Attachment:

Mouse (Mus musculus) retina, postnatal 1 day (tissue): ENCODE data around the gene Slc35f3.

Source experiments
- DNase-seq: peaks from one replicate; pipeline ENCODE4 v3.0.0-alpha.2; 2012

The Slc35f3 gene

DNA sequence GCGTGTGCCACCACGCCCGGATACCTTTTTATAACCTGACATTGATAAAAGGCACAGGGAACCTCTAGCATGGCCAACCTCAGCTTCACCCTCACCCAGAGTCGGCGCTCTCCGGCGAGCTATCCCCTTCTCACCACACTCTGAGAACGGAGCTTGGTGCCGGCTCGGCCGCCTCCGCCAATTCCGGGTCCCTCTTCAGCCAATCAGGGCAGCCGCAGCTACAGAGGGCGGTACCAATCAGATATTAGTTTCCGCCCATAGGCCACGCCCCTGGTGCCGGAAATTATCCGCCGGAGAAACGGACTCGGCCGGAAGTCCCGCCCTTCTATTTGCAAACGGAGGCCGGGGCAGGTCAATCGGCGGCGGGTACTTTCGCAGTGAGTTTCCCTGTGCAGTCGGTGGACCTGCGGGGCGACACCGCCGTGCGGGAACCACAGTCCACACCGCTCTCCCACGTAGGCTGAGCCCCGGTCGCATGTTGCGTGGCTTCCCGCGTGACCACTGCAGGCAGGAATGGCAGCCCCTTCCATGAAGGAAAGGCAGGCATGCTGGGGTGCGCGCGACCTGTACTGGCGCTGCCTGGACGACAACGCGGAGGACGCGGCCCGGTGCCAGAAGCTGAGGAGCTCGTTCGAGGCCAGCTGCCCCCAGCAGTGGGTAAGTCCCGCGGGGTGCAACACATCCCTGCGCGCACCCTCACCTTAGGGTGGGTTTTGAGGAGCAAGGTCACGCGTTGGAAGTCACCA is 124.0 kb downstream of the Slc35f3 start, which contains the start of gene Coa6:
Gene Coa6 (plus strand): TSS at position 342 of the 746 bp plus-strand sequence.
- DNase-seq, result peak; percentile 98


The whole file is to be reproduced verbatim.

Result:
Mouse (Mus musculus) retina, postnatal 1 day (tissue): ENCODE data around the gene Slc35f3.

Source experiments
- DNase-seq: peaks from one replicate; pipeline ENCODE4 v3.0.0-alpha.2; 2012

The Slc35f3 gene

DNA sequence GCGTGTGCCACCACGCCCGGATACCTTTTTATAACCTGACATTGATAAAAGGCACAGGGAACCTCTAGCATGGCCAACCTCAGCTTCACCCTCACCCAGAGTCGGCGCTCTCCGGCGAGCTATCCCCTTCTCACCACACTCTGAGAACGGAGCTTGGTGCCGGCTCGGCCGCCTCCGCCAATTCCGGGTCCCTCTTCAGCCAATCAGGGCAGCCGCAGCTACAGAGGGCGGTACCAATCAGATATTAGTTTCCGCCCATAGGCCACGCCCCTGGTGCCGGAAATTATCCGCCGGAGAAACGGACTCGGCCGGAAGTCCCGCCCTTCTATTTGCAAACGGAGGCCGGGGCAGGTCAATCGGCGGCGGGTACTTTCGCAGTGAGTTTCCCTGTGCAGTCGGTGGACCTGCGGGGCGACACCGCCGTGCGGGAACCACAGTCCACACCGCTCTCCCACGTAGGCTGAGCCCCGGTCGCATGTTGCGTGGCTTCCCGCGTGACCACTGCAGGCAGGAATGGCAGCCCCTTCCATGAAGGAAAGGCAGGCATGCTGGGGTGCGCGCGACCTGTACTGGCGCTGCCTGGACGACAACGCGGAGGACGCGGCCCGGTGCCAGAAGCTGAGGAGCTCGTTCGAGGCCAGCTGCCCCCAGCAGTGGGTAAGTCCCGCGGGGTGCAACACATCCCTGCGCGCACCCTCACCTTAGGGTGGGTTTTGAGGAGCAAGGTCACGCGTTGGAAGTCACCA is 124.0 kb downstream of the Slc35f3 start, which contains the start of gene Coa6:
Gene Coa6 (plus strand): TSS at position 342 of the 746 bp plus-strand sequence.
- DNase-seq, result peak; percentile 98